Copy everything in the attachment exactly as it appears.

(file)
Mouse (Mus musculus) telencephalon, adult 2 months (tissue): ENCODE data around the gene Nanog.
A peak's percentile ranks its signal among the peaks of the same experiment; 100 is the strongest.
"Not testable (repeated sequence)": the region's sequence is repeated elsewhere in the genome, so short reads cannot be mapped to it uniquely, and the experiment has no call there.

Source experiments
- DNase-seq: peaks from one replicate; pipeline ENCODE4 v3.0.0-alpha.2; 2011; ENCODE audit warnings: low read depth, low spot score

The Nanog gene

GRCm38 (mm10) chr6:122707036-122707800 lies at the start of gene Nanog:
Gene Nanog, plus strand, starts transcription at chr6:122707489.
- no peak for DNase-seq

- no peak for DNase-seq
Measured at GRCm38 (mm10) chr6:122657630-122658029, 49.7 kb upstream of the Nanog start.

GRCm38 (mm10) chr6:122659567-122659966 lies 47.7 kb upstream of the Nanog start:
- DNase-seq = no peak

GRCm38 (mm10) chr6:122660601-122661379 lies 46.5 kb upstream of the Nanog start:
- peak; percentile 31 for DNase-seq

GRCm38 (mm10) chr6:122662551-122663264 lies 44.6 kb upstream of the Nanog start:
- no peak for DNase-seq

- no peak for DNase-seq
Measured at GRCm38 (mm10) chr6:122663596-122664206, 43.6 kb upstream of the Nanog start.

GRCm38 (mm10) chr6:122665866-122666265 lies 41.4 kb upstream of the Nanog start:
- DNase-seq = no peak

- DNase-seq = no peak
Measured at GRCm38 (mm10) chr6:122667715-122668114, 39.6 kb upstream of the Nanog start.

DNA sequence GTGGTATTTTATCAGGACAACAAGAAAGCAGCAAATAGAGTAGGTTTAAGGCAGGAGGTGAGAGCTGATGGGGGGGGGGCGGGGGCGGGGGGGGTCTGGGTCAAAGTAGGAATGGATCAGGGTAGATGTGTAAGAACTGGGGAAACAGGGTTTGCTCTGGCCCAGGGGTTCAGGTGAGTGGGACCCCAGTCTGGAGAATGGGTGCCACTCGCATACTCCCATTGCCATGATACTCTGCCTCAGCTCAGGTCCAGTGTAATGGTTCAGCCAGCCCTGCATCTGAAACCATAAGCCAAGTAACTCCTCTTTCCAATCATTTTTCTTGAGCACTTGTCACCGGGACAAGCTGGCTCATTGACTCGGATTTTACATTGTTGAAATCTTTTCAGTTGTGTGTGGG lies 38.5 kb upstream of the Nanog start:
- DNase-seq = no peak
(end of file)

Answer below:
Mouse (Mus musculus) telencephalon, adult 2 months (tissue): ENCODE data around the gene Nanog.
A peak's percentile ranks its signal among the peaks of the same experiment; 100 is the strongest.
"Not testable (repeated sequence)": the region's sequence is repeated elsewhere in the genome, so short reads cannot be mapped to it uniquely, and the experiment has no call there.

Source experiments
- DNase-seq: peaks from one replicate; pipeline ENCODE4 v3.0.0-alpha.2; 2011; ENCODE audit warnings: low read depth, low spot score

The Nanog gene

GRCm38 (mm10) chr6:122707036-122707800 lies at the start of gene Nanog:
Gene Nanog, plus strand, starts transcription at chr6:122707489.
- no peak for DNase-seq

- no peak for DNase-seq
Measured at GRCm38 (mm10) chr6:122657630-122658029, 49.7 kb upstream of the Nanog start.

GRCm38 (mm10) chr6:122659567-122659966 lies 47.7 kb upstream of the Nanog start:
- DNase-seq = no peak

GRCm38 (mm10) chr6:122660601-122661379 lies 46.5 kb upstream of the Nanog start:
- peak; percentile 31 for DNase-seq

GRCm38 (mm10) chr6:122662551-122663264 lies 44.6 kb upstream of the Nanog start:
- no peak for DNase-seq

- no peak for DNase-seq
Measured at GRCm38 (mm10) chr6:122663596-122664206, 43.6 kb upstream of the Nanog start.

GRCm38 (mm10) chr6:122665866-122666265 lies 41.4 kb upstream of the Nanog start:
- DNase-seq = no peak

- DNase-seq = no peak
Measured at GRCm38 (mm10) chr6:122667715-122668114, 39.6 kb upstream of the Nanog start.

DNA sequence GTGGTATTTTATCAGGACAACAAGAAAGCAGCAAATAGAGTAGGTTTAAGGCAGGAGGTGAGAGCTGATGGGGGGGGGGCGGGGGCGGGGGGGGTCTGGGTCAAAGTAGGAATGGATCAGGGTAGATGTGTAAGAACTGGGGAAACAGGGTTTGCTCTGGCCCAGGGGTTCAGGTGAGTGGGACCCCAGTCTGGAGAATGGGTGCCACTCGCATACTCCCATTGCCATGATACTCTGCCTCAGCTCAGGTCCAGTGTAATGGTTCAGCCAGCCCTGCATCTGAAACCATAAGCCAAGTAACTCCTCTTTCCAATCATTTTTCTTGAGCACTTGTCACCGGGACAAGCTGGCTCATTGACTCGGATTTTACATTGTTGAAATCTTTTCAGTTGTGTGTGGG lies 38.5 kb upstream of the Nanog start:
- DNase-seq = no peak